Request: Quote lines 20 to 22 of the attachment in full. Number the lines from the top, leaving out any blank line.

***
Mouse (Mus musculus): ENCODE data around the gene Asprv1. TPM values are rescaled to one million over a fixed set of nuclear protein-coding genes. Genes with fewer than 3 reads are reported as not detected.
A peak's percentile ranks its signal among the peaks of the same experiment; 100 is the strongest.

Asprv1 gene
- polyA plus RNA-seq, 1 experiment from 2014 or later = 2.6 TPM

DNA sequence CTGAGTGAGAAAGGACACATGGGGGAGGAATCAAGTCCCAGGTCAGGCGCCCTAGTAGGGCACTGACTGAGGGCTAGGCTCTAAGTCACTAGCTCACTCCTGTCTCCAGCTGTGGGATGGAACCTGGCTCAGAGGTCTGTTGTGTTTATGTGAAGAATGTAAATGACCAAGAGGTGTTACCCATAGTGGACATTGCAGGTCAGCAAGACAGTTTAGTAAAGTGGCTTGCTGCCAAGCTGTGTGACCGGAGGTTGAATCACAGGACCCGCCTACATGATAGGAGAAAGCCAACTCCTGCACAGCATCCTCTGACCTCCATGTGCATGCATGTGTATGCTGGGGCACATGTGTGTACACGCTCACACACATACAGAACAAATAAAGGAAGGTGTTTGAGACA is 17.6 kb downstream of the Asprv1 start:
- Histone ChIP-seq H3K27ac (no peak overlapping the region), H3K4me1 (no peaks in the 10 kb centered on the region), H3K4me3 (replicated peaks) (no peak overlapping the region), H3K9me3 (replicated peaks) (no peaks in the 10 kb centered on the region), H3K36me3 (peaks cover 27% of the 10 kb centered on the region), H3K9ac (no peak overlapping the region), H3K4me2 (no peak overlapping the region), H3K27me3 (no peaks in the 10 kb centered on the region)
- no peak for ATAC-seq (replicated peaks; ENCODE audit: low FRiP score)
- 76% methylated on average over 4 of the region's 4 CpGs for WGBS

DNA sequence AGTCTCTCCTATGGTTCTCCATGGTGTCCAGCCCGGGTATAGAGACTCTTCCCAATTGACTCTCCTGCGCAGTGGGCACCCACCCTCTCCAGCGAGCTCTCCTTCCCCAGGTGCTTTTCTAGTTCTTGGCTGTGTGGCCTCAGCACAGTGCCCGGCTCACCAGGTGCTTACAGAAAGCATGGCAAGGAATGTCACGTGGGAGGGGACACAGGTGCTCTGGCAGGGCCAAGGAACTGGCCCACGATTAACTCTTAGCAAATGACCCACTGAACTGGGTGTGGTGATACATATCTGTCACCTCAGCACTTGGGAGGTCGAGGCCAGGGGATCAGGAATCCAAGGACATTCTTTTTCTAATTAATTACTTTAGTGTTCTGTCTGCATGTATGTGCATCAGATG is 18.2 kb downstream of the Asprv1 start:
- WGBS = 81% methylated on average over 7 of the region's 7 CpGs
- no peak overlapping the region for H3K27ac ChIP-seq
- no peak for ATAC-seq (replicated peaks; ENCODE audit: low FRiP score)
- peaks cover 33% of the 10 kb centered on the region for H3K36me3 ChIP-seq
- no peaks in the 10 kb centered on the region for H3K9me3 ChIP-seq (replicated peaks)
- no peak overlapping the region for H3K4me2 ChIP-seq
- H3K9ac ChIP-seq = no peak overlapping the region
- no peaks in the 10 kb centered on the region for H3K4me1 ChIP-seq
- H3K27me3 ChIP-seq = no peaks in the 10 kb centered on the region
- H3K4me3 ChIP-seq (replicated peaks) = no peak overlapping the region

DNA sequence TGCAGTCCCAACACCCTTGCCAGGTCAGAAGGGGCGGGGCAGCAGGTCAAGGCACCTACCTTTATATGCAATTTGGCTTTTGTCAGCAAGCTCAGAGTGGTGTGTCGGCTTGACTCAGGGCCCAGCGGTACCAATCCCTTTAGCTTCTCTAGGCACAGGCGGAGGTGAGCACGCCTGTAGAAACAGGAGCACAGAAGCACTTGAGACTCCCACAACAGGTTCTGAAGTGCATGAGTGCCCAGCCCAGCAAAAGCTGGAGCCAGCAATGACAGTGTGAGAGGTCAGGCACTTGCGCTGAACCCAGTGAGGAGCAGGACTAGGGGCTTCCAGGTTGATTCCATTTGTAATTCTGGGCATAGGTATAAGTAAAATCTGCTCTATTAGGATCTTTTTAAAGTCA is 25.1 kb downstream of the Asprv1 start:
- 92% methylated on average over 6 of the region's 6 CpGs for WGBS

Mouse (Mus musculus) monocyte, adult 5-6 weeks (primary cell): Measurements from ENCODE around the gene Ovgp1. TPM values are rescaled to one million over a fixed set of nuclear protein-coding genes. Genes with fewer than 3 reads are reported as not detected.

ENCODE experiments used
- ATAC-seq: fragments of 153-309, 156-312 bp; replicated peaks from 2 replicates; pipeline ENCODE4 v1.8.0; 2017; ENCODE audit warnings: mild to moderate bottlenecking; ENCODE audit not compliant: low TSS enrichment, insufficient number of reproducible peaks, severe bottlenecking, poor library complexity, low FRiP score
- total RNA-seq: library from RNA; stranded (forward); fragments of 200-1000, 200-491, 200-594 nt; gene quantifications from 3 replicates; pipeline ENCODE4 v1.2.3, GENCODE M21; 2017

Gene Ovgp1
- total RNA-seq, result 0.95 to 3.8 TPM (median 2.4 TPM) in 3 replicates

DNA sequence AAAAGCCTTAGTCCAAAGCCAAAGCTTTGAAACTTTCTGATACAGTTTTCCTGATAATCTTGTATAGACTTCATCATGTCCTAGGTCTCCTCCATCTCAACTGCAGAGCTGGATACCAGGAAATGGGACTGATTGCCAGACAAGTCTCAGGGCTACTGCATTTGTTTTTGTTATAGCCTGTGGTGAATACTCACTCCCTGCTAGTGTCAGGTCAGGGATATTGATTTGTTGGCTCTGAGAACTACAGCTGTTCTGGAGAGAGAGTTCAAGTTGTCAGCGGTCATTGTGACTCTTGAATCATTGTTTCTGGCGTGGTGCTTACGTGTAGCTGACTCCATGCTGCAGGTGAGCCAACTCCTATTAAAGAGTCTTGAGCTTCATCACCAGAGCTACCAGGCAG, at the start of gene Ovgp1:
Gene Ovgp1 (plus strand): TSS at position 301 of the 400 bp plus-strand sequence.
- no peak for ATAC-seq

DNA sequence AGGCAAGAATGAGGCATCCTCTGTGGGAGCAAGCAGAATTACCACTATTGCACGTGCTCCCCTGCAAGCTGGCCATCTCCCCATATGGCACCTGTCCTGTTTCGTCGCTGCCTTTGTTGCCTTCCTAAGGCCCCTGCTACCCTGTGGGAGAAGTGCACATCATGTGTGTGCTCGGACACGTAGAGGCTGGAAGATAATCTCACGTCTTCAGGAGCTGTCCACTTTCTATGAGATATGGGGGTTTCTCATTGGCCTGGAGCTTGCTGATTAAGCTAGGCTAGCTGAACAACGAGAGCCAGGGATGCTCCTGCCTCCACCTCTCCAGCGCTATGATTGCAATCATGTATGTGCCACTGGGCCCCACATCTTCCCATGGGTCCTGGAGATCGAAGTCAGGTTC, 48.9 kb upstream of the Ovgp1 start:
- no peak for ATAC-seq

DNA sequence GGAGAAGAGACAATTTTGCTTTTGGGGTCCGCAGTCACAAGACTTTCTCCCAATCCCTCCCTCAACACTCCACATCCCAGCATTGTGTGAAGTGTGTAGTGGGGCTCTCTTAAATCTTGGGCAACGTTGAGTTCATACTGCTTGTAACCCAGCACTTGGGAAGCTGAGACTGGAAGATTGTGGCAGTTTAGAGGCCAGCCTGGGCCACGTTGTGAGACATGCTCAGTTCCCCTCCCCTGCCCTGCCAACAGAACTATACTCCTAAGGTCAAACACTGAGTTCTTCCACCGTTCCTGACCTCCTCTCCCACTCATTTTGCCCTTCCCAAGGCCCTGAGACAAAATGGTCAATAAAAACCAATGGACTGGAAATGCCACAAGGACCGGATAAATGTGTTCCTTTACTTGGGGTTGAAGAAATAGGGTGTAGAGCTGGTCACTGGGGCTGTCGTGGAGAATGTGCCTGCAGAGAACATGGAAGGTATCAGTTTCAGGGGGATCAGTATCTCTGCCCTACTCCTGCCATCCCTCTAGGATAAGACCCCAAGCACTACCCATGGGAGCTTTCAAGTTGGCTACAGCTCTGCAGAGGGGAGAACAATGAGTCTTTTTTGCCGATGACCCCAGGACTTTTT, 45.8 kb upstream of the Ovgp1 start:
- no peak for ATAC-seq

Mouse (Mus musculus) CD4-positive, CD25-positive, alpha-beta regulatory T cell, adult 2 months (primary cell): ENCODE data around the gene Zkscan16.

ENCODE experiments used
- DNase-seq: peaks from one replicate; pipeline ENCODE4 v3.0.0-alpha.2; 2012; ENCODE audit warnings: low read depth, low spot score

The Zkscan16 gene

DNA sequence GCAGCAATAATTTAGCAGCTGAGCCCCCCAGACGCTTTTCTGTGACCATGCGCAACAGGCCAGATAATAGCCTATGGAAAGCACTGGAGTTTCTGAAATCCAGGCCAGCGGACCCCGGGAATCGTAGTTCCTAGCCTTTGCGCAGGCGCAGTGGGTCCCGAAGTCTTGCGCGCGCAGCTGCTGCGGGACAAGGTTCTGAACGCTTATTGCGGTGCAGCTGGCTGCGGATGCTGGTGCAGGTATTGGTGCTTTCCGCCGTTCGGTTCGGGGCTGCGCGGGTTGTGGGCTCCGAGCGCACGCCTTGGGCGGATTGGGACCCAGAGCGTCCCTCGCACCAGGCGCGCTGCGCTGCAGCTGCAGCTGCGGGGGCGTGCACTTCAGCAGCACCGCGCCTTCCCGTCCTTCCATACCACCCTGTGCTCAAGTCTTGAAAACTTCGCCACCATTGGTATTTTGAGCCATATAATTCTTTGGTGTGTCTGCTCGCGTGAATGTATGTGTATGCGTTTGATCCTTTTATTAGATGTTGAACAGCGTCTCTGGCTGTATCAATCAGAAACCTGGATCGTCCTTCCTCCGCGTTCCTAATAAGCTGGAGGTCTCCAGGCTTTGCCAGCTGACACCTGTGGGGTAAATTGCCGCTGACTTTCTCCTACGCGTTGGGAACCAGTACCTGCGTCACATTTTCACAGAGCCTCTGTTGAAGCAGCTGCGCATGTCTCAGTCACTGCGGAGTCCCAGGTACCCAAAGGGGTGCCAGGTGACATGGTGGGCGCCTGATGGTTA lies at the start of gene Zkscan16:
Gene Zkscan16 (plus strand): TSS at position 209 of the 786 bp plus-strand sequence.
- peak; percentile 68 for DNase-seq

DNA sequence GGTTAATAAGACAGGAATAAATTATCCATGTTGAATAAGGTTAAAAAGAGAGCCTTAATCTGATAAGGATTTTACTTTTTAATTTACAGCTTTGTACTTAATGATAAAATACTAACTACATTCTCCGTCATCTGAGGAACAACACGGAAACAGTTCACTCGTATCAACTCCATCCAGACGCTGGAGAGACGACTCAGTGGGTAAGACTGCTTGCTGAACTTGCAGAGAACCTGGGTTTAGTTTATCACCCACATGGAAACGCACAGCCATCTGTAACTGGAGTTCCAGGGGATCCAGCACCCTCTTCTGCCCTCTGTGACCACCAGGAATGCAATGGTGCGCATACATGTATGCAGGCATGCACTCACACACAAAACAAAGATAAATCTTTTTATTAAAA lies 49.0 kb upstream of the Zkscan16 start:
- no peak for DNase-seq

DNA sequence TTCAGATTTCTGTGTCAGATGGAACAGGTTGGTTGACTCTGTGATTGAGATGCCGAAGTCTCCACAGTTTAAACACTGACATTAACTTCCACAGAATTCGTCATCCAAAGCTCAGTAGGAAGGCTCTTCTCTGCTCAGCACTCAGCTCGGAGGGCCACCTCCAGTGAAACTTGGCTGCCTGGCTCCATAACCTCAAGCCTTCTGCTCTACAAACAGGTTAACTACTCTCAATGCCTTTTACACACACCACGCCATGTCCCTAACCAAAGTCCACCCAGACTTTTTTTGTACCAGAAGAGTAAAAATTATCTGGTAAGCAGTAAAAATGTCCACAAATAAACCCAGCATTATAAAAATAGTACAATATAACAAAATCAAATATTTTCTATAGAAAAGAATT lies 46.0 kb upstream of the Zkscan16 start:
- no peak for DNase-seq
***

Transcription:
DNA sequence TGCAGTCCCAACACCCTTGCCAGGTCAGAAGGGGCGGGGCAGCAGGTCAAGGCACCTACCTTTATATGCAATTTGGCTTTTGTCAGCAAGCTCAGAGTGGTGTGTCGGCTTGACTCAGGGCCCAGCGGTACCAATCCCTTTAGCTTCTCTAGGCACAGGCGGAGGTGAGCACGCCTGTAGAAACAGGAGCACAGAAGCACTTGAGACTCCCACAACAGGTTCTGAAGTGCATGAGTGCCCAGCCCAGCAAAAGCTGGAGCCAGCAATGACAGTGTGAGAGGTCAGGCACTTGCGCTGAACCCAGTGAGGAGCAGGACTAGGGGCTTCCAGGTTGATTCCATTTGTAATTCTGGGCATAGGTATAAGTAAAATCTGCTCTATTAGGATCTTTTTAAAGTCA is 25.1 kb downstream of the Asprv1 start:
- 92% methylated on average over 6 of the region's 6 CpGs for WGBS

Mouse (Mus musculus) monocyte, adult 5-6 weeks (primary cell): Measurements from ENCODE around the gene Ovgp1. TPM values are rescaled to one million over a fixed set of nuclear protein-coding genes. Genes with fewer than 3 reads are reported as not detected.